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Collection of Curiosities: The Apothecary

"Jiro the Kobold" by Pat LoboykoToday we delve into the potential strangeness you might find within the local apothecary’s shop. Again, these details are easily noted by visitors, and you can use them as starting points to flesh out some other interesting things if the player characters choose to look around a bit more. If you want to roll randomly for one, use the handy number provided with each entry to figure out your result on a d12. You can also pick the one that works for the area in which your characters currently linger.

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Mountain Druid Magic Groups

18th-century engraving reproducing a bas-relief found at Autun, France, depicting "two druids"Until Deep Magic comes out, James Eder continues to provide us with groups and more to help satisfy our craving for magic. Take a look…

The Solitary Ones

Only a group in the broader sense of the term, the Solitary Ones are a loose collection of patient and thoughtful mountain druids who seek to better commune with the land by getting far away from other people. However, there are few lands that don’t have at least a few inhabitants, so the members of this group have (grudgingly) agreed to meet on occasion and share the things they’ve learned about their area. The biggest goal of the group is finding new areas for druids to live, since many of them prefer to have no company while wandering freely across the land. Though they prefer to be alone, they’re not averse to guiding travelers away from danger and back toward civilization. Thoughtful travelers generally give a token of appreciation for the service; it’s not necessary, but the Solitary Ones really do like information about the world around them, especially if it will impact their learning.

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Collection of Curiosities: The Garden of Joyful Thorns

"Jiro the Kobold" by Pat LoboykoIn our tour of interesting locations, we find ourselves amid the nodding flowers and prickly thorns of someone’s garden. Or perhaps the garden belongs to nobody. That is your call! Again, these items are left in plain sight, and you can use them as starting points to flesh out some other interesting things if the player characters choose to look around a bit more. If you want to roll randomly for one, use the handy number provided with each entry to figure out your result on a d12. You can also pick the one that works for the area in which your characters currently linger.

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Monsters of the Greek Heroic Age: Phoenix

Phoenix illumination miniature from the Aberdeen Bestiary All heroes need foes to vanquish. Myths from a variety of ancient cultures involve people overcoming great odds to save their loved ones, to fight against the whims of gods, and to defeat the minions of those gods. This article introduces foes from classic tales of Greek mythology to Green Ronin’s Dragon Age system. Some will seem familiar. Some will have a different twist than you may have seen previously in other fantasy roleplaying games. They can be used as is for many campaign settings or you can re-skin them for use in Thedas.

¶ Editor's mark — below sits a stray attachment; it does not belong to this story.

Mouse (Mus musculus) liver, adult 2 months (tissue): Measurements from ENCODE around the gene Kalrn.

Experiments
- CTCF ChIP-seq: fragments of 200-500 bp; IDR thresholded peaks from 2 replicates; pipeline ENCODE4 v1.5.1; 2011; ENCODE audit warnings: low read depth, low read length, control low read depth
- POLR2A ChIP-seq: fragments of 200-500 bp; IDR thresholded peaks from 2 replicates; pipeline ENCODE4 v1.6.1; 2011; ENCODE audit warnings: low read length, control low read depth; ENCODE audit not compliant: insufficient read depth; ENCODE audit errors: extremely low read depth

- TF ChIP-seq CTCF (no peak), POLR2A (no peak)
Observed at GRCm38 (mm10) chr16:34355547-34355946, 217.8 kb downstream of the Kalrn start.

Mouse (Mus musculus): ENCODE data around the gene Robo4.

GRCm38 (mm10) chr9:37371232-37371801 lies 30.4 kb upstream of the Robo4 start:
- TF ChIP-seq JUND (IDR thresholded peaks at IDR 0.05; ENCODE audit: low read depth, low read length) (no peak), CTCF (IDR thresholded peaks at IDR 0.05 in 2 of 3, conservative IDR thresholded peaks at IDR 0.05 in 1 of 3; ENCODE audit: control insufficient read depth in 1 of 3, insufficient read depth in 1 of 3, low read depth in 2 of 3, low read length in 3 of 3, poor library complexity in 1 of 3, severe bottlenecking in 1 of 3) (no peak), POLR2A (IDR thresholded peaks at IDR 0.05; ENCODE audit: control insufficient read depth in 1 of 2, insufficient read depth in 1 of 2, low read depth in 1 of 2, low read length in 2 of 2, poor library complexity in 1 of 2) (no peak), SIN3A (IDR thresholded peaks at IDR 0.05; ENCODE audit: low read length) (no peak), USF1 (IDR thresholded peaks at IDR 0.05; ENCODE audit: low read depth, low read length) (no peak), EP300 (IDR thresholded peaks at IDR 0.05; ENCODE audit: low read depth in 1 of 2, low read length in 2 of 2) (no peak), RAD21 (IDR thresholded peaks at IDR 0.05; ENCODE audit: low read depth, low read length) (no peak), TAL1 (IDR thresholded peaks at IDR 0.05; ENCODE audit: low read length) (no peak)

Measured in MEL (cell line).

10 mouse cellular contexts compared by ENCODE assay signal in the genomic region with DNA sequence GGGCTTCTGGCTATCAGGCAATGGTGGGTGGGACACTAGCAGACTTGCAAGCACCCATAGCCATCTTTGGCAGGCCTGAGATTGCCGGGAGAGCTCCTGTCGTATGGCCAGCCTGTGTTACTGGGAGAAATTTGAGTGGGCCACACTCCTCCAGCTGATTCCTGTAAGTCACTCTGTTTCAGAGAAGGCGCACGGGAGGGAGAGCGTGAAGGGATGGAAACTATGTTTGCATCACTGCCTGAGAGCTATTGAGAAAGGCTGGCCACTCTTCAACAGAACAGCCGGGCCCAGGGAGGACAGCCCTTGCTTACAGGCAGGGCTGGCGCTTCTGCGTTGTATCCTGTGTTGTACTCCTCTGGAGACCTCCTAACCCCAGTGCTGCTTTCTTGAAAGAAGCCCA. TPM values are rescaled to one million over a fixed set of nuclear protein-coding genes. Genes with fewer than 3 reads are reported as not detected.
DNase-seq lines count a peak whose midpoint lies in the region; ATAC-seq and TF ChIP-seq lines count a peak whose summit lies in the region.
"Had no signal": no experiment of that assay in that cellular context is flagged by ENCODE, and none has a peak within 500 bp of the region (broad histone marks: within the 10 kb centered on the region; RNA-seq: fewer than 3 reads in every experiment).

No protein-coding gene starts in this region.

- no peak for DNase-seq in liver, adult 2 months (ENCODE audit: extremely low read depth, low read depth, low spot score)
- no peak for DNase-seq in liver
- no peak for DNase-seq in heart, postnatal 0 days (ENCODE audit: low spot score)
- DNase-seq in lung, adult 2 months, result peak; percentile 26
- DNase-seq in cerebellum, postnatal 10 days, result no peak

I have tried to keep to the classical characteristics of the monsters described below as opposed to regurgitate characteristics shown in other roleplaying games. However, the recorded myths involving these monsters vary, and in some cases I have taken some poetic license in combining or leaving out some of the characteristics from myth.

The phoenix awaits you beyond the jump.

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Your Whispering Homunculus: 100 Strange Pets

Your Whispering Homunculus

“Bring it here!”

“Bring what here, master?”

“I’m not going to argue with you, cockroach, nor engage in tittle-tattle with a creature unable to beat a slug at snap or a hedgehog at cribbage. I’m referring to the thing you just put in the cupboard.”

“Oh that, ’tis nothing master, just some stray kitten I found.”

“I see, then let me have it.”

“Yes, master, here it is.”

“Kitten, you say. How odd. I thought they normally had four legs. Tell me, how would you describe this kitten of yours?”

“Fleshy.”

“And?”

“Unpleasing to the eye.”

“I see, and how many legs would you say it had?”

“Thirteen master.”

“Thirteen. Yes, I must confess, slimeslave, that I have yet to hear of any kitten with thirteen legs, pale flesh, and two heads. Not to mention the wings. You’ve been at my transmutation spellbook again haven’t you?”

“If I said yes would you punish me less for being honest master?”

“No.”

Anyone can have a cuddly kitten, a funny gerbil, or pet snake. These creatures are commonplace, but what kind of animals might appear in a pet shop where a manticore is a common sight, or in a world that breeds chokers and gibbering mouthers? Such places would surely have more exotic creatures than a slobbering collie dog or a purring fat cat.

Here is a list of exotic pets, together with a brief description if necessary. These creatures can become the basis for odd familiars, or even odder animal companions, the stuff of menageries or the servings at table. Some are less exotic and more tragic, some may defy logic, and others may in fact be fake. Some are very real, yet to look at them you’d think someone would have to make them up. Have fun with all of them, and be prepared to be surprised about just which are real and which are fantasy.

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